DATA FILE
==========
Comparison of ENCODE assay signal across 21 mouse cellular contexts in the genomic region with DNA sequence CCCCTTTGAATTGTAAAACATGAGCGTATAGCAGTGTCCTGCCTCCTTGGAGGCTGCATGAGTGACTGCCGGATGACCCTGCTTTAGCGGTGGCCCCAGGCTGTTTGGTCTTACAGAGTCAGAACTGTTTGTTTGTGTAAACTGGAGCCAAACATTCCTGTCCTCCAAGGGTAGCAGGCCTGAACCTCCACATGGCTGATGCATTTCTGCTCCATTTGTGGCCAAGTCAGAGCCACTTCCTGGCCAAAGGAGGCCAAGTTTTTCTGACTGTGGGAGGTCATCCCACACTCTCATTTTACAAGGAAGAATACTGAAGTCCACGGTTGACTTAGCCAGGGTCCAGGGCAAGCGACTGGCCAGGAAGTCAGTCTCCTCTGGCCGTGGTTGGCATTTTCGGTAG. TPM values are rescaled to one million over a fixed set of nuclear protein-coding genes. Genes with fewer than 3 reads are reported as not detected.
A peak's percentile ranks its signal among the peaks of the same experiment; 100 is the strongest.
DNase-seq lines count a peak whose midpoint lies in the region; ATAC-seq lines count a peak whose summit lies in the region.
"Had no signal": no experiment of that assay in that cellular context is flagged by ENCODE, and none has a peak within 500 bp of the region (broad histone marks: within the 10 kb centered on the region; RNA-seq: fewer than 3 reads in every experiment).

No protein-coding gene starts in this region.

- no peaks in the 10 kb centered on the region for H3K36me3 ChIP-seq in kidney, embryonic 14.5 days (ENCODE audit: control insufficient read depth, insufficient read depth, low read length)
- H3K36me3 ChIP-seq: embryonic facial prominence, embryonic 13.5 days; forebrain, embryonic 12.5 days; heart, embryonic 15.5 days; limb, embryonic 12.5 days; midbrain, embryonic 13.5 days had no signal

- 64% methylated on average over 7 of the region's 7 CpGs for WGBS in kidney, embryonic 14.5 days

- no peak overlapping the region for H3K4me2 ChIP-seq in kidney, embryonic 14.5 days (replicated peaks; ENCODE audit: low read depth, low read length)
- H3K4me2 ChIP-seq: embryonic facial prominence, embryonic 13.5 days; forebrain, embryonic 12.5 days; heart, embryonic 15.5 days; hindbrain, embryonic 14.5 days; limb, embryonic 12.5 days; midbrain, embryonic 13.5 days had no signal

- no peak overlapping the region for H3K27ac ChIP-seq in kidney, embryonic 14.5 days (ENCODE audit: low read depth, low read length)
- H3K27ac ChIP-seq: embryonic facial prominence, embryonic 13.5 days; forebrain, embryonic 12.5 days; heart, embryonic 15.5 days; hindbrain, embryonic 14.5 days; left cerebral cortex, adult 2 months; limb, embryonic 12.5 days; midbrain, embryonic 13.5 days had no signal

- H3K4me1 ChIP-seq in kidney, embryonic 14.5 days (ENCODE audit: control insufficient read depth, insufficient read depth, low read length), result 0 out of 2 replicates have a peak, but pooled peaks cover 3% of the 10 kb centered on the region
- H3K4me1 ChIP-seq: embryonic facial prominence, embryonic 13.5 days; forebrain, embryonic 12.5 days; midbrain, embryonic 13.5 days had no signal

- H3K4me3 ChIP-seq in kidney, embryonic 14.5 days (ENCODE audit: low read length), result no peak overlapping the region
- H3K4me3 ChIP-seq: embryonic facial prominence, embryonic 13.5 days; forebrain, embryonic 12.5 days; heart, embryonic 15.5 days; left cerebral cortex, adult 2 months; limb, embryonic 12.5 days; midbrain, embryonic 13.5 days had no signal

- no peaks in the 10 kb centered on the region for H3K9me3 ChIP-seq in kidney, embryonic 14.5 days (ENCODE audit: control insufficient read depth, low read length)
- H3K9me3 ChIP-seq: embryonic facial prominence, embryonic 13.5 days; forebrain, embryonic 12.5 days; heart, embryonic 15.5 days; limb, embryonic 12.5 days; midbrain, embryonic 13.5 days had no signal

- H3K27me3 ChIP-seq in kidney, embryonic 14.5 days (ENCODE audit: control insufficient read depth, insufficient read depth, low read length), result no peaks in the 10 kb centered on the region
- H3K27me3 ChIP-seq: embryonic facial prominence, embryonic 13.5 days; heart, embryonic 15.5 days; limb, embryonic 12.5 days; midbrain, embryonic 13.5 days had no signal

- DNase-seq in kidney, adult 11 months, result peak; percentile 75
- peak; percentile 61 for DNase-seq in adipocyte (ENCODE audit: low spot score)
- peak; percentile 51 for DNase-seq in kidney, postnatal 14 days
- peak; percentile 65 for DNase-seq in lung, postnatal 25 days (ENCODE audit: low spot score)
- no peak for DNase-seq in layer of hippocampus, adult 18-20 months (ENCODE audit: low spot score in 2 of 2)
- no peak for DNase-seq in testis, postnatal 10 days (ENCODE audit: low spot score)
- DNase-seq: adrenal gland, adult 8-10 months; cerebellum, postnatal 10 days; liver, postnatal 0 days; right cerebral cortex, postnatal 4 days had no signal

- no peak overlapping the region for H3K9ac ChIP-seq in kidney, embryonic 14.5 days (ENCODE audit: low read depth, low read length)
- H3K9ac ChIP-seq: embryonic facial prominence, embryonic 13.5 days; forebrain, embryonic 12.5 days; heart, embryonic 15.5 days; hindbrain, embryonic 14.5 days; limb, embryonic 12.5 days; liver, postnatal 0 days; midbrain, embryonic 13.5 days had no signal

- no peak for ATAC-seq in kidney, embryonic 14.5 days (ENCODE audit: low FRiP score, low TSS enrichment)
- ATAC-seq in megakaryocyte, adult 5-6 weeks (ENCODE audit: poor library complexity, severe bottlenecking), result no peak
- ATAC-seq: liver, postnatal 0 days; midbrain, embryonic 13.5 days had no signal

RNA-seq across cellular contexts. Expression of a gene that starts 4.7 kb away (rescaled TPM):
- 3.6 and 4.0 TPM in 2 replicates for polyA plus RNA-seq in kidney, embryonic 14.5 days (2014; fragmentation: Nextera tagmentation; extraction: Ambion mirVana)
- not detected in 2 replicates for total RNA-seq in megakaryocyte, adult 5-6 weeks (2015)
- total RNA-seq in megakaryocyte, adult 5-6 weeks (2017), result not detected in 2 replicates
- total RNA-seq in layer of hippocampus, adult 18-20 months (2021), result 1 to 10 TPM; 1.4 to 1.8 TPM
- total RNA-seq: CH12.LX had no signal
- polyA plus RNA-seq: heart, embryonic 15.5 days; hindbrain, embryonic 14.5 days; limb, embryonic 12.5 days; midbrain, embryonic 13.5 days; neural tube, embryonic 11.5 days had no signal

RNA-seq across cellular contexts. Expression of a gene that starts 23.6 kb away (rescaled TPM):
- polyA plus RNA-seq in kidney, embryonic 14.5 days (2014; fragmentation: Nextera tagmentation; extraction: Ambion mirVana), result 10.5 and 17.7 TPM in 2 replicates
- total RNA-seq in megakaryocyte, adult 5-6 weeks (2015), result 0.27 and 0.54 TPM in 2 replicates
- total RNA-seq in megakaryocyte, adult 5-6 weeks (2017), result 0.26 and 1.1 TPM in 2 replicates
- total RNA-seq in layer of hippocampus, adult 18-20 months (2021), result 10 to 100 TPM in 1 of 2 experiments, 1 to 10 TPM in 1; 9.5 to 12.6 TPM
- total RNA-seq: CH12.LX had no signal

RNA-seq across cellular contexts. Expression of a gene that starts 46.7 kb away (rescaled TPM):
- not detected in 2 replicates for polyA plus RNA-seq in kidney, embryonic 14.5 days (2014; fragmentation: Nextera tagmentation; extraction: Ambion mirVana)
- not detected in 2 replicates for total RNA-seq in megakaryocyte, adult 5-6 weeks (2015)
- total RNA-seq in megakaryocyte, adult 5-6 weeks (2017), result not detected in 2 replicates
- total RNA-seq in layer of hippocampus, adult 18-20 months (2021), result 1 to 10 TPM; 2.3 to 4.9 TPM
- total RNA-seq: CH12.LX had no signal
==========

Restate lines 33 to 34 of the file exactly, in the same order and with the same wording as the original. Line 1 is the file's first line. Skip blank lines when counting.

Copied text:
RNA-seq across cellular contexts. Expression of a gene that starts 4.7 kb away (rescaled TPM):
- 3.6 and 4.0 TPM in 2 replicates for polyA plus RNA-seq in kidney, embryonic 14.5 days (2014; fragmentation: Nextera tagmentation; extraction: Ambion mirVana)